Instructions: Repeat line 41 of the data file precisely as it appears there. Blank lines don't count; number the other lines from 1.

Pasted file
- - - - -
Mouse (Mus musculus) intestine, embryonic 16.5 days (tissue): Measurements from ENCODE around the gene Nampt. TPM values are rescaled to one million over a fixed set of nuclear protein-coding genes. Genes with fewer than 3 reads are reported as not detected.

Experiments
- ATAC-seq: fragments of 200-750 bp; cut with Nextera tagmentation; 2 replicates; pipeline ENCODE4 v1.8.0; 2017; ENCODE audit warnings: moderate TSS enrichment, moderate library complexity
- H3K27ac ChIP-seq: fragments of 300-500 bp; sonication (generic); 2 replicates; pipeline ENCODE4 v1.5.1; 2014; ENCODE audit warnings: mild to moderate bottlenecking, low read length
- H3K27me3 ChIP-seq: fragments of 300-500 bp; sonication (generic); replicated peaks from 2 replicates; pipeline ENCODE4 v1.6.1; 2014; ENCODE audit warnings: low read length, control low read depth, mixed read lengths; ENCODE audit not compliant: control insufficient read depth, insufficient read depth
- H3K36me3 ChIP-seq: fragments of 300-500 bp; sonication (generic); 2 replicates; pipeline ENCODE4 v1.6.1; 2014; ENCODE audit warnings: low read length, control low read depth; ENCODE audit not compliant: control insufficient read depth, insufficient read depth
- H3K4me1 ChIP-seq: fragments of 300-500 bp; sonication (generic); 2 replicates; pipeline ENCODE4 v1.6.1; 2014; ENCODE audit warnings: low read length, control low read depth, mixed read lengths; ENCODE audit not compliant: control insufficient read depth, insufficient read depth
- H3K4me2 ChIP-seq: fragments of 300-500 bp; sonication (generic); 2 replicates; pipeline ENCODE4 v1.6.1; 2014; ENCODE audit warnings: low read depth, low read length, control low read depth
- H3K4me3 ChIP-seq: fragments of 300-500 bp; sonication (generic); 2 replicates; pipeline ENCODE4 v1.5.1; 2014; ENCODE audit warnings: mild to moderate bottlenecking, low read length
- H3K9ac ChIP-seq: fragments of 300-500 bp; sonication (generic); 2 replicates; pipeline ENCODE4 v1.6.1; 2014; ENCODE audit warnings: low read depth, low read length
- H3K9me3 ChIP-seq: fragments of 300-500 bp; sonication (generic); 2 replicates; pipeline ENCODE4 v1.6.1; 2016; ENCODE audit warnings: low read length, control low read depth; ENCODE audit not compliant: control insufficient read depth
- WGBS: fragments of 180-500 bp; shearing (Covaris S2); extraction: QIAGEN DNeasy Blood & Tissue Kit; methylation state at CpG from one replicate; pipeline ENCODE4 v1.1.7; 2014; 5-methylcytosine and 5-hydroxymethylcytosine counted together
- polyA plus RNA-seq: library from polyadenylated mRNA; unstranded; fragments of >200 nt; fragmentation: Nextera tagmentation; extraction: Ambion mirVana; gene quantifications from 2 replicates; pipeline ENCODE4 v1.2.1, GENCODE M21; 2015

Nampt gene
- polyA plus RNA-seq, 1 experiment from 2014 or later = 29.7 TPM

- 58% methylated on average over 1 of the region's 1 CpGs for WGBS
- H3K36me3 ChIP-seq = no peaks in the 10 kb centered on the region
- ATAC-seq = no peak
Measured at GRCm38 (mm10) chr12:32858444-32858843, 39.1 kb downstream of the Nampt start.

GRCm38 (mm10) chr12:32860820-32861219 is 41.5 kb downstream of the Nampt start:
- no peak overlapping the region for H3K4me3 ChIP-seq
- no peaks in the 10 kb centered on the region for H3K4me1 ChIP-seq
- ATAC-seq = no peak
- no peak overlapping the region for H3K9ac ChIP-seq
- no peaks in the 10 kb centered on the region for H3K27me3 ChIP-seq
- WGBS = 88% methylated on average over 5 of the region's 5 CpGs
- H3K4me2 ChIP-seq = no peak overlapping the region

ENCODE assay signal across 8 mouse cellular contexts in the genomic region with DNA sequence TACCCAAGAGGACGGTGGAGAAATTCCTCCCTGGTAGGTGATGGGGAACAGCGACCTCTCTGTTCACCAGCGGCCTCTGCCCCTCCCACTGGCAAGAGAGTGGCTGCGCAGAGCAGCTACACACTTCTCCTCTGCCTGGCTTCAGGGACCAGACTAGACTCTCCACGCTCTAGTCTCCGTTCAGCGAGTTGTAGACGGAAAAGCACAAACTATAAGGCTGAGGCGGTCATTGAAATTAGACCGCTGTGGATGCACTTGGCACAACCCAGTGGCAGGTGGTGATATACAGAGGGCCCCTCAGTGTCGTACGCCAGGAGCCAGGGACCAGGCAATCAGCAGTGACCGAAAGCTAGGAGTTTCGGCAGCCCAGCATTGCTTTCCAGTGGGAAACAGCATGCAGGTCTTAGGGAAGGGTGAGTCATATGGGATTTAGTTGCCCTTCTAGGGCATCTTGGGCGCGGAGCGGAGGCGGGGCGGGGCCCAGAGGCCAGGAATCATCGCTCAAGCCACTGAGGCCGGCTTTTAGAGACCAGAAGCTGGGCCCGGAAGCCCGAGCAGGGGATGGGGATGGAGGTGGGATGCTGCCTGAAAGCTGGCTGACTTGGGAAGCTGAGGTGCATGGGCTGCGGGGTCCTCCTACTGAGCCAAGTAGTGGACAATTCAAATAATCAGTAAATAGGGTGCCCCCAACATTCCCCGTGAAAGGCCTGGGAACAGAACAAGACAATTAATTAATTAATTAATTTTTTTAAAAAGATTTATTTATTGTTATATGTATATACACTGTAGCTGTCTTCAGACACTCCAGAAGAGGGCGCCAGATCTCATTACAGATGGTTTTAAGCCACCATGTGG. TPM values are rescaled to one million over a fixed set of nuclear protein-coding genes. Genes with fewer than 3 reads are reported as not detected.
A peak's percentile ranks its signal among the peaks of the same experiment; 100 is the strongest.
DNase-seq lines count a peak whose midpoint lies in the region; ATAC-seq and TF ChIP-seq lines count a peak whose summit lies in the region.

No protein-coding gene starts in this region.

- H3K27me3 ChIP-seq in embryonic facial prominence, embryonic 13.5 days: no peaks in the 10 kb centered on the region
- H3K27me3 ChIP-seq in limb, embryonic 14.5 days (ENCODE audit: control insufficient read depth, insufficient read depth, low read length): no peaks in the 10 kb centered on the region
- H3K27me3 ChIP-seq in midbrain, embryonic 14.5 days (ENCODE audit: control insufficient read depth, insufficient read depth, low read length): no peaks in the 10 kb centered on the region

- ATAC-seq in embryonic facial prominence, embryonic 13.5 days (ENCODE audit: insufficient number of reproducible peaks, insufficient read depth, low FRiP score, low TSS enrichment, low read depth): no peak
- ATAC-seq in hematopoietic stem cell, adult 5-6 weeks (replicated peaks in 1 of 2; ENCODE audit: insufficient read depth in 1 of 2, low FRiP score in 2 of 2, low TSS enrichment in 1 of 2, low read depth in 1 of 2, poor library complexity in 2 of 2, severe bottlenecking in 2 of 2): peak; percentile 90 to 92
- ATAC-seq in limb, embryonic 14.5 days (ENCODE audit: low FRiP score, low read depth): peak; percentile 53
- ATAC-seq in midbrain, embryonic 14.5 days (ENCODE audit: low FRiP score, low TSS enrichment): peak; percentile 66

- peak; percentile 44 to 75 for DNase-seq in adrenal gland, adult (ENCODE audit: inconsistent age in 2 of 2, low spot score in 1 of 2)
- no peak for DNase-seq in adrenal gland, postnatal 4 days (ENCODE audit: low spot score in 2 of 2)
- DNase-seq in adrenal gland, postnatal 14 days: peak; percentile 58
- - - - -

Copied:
- DNase-seq in adrenal gland, postnatal 14 days: peak; percentile 58